But more permissive solicitation regulations are likely to make a difference for smaller and newer fund sponsors, who might find advertising useful in establishing a nascent brand, as well as for diversified fund giants, whose array of products may include offerings better suited for retail investors.
At this point, fund managers and their advisers are still waiting for the Securities and Exchange Commission to finalize changes to Regulation D under the Jumpstart Our Business Startups Act. The SEC proposed rules in August, leaving open the possibility that its final rules could change based on the results of a comment period, which ends in early October.
As a result, sponsors are simply sitting out the comment period, because of the regulatory uncertainty during the interim. “It has the potential to shift so greatly, nobody know what the rules are going to be next month,” said one real estate-oriented fund sponsor, who asked (as did others contacted for this report) not to be identified because of the sensitivity of the issue.
The lifting of the ban on general solicitation by buyout firms is technically fairly modest, providing managers of unregistered securities with a “safe harbor” to advertise and promote their funds to potential investors provided they take “reasonable steps to verify” that they actually accept commitments only from accredited investors.
Some market watchers suspect that the definition of “reasonable steps” could prompt fund attorneys to keep a tight rein on client communications. Under existing rules, fund executives are supposed to refrain from marketing outside a fairly tightly defined circle, and some attorneys have advised their clients not to speak at industry conferences, not to publicize their deals and exits (separate from not publicising fundraising), not to speak to the press generally, and even to take down their Web sites during fundraising, according to one funds-of-funds manager who speaks with many sponsors.
In some cases, those “reasonable steps” can be relatively simple. As attorneys from Kirkland & Ellis noted in a letter to clients, “A registered broker-dealer or large 501(c)(3) organisation required to make public filings would require less verification than an individual investor.” Regardless of the systems that a fund manager uses, the firm must keep records to verify that all purchasers were accredited investors.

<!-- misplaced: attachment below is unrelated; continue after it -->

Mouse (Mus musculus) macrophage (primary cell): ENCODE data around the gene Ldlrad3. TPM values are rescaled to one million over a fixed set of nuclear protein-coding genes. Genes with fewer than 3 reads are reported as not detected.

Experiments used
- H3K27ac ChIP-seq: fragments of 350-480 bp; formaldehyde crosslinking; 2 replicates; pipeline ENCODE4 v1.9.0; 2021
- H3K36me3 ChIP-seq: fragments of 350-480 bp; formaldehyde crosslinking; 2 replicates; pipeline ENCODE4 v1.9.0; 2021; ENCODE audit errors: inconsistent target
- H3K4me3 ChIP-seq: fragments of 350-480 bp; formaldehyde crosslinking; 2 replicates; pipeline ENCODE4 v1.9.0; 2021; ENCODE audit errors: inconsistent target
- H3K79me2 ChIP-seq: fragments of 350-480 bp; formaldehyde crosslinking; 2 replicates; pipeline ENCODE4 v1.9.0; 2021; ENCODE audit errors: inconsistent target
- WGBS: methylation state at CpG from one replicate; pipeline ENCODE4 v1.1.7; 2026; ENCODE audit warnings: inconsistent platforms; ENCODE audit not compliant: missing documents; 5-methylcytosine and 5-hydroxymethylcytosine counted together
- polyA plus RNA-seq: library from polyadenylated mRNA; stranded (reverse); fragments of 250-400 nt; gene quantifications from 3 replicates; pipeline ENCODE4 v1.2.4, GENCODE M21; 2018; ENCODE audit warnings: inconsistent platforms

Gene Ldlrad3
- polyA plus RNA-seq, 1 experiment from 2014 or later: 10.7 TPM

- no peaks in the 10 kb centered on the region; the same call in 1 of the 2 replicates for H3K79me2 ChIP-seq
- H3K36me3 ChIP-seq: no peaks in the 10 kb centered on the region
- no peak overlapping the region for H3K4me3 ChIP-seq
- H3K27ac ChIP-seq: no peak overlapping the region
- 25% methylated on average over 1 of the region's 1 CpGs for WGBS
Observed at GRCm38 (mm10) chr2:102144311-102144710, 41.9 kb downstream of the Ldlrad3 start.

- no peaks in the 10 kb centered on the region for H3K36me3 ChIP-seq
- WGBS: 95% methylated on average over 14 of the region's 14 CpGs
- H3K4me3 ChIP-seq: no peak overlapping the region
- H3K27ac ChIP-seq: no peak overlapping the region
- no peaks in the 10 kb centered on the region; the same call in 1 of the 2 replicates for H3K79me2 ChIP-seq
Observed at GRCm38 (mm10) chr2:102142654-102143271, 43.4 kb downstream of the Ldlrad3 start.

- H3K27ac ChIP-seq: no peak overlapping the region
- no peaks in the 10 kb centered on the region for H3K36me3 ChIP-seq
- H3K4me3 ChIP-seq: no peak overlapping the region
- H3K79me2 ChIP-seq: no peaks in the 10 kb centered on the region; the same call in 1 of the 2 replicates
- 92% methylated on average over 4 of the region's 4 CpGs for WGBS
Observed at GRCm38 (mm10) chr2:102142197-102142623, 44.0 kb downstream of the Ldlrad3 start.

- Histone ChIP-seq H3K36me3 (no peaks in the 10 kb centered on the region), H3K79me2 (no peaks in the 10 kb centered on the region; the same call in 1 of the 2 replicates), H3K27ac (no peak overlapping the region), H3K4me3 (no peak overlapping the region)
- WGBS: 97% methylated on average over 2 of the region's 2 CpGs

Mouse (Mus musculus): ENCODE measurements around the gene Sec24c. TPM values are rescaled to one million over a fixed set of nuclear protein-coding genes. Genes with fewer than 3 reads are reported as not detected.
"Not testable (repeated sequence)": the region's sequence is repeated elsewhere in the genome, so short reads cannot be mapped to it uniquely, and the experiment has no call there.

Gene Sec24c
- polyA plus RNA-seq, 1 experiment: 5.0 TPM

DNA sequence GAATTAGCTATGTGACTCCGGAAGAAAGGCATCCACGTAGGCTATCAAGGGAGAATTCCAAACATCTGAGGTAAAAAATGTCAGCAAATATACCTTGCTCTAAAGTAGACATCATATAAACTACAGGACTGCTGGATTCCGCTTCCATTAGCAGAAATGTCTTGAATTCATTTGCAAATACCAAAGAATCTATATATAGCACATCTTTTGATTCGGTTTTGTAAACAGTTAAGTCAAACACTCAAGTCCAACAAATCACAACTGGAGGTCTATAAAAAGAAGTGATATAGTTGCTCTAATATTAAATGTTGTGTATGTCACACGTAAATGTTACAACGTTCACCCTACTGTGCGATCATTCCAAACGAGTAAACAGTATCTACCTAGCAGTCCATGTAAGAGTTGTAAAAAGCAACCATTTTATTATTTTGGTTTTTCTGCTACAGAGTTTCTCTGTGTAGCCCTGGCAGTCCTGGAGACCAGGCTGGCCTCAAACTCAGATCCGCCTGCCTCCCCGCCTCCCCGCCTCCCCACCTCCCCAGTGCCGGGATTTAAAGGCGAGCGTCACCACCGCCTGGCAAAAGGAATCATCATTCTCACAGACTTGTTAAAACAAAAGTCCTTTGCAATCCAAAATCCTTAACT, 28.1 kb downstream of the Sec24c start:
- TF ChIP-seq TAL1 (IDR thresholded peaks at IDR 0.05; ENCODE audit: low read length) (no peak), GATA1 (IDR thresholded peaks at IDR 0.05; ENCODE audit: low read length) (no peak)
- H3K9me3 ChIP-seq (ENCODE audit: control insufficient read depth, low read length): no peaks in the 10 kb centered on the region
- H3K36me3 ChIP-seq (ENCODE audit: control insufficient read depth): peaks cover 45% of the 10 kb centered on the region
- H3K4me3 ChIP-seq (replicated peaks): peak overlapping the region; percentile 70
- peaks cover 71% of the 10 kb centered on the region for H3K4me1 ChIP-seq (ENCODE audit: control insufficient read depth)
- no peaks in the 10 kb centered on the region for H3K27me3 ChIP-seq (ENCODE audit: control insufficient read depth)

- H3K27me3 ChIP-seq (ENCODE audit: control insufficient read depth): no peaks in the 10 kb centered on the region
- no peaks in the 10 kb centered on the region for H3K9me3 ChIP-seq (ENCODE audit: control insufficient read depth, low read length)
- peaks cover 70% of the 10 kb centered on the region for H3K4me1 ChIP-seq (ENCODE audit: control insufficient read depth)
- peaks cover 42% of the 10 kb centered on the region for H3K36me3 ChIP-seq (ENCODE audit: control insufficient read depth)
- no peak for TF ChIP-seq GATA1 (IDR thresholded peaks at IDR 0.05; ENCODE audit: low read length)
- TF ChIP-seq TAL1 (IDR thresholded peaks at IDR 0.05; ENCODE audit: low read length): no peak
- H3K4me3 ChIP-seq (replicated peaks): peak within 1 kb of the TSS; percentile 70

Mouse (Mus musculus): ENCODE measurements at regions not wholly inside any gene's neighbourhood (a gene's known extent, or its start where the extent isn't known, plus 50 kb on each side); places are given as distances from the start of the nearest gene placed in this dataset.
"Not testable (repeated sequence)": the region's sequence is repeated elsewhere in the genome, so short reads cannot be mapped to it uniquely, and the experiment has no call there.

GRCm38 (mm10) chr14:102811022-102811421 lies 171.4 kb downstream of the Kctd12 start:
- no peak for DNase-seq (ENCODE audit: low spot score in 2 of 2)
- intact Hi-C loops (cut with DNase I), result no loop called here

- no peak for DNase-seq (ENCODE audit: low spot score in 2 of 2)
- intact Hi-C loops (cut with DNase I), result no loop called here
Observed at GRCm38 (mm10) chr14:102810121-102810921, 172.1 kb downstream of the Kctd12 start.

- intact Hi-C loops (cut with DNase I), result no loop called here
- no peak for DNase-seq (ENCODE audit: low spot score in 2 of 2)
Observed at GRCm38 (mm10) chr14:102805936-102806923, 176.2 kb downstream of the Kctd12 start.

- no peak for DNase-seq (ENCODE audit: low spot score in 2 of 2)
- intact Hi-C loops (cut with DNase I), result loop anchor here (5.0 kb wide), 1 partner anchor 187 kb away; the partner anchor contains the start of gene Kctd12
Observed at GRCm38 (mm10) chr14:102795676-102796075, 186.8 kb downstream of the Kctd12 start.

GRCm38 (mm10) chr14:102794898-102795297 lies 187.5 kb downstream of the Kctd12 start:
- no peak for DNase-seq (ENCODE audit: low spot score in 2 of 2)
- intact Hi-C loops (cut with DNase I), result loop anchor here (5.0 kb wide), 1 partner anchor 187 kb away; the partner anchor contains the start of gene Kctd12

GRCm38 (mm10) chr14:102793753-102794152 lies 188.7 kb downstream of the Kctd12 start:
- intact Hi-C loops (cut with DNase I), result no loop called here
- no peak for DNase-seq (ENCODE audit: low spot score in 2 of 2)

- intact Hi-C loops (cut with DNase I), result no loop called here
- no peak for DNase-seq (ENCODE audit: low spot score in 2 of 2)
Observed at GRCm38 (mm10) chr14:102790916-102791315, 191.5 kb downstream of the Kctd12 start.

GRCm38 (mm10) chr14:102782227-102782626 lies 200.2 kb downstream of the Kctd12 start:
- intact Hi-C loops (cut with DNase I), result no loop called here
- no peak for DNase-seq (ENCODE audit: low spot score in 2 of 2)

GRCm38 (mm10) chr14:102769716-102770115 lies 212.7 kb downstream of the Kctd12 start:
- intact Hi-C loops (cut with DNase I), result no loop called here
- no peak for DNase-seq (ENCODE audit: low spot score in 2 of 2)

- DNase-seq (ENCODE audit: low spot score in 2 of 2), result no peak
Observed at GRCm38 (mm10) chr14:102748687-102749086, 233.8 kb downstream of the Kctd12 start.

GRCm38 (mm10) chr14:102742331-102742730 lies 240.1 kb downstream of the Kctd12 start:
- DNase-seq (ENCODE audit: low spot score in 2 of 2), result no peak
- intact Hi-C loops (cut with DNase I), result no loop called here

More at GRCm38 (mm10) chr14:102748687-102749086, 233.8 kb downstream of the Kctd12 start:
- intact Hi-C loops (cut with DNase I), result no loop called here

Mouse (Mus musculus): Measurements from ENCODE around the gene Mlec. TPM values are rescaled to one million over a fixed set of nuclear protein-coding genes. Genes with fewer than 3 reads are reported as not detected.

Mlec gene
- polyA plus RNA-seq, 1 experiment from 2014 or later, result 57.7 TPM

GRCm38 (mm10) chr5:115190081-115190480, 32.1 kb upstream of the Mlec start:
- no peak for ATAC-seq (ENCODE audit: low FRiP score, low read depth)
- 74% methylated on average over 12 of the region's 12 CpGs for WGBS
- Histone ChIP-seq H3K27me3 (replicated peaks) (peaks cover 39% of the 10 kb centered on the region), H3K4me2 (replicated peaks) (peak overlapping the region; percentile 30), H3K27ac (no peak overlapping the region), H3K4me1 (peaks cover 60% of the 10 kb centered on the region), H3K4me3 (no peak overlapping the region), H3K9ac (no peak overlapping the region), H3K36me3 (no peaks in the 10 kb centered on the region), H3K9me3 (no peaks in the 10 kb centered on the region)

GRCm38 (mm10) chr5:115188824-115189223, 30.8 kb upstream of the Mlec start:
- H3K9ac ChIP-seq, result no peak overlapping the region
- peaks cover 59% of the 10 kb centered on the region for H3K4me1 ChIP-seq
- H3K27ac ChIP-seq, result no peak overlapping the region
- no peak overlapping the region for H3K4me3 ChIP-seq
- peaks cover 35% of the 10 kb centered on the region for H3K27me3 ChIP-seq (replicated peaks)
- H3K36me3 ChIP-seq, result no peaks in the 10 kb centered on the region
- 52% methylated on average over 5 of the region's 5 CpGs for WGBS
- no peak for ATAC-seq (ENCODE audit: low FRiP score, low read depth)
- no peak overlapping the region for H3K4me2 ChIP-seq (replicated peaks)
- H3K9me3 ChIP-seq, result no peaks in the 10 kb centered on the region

“It’s a very good thing the SEC does not tell firms how to do this,” said the compliance chief at one multi-strategy firm. And while the new rules nominally apply to all investors, as a practical matter, the focus will be on individuals, this executive said. “The reality is, this is only going to affect natural persons.”
Established buyout shops may see little reason to shift fundraising strategies. “We already know all the prospective investors out there,” said one established fund manager who focuses on the lower mid-market. Conventional institutional investors can make commitments of $20 million or more to a fund, compared to the few hundred thousand that a wealthy individual could perhaps commit, this executive said. “Any kind of broad appeal to the public would not suit us well.”
The new fundraising exemption might be of more interest to startup hedge funds or other special-situation investors, suggested the compliance manager at the multi-strategy firm. But the quest for fresh money also extends to the largest firms. During its most recent earnings call, Kohlberg Kravis Roberts & Co. declared its interest in the high-net-worth investor group.
“Historically KKR had not spent time talking to individual investors,” Scott Nuttall, KKR’s global head of capital and asset management, told analysts on the call. “About 18 months ago we started a high net worth and family office platform, and started the process of actually talking to individual investors directly for the first time, and that has proven to be quite successful so far.” He did not provide financial details.
But most traditional mid-market firms will probably move cautiously to assess their opportunities under the new rules. “Everybody is looking to broaden their investor base,” said the fund-of-funds manager. “I think they’d rather do it within the private equity investor community.”
Steve Bills is a senior editor at Buyouts Magazine. Any opinions expressed here are entirely his own. Follow him on Twitter @Steve_Bills. Follow Buyouts tweets @Buyouts. For information on how to subscribe, contact Greg Winterton at email@example.com.
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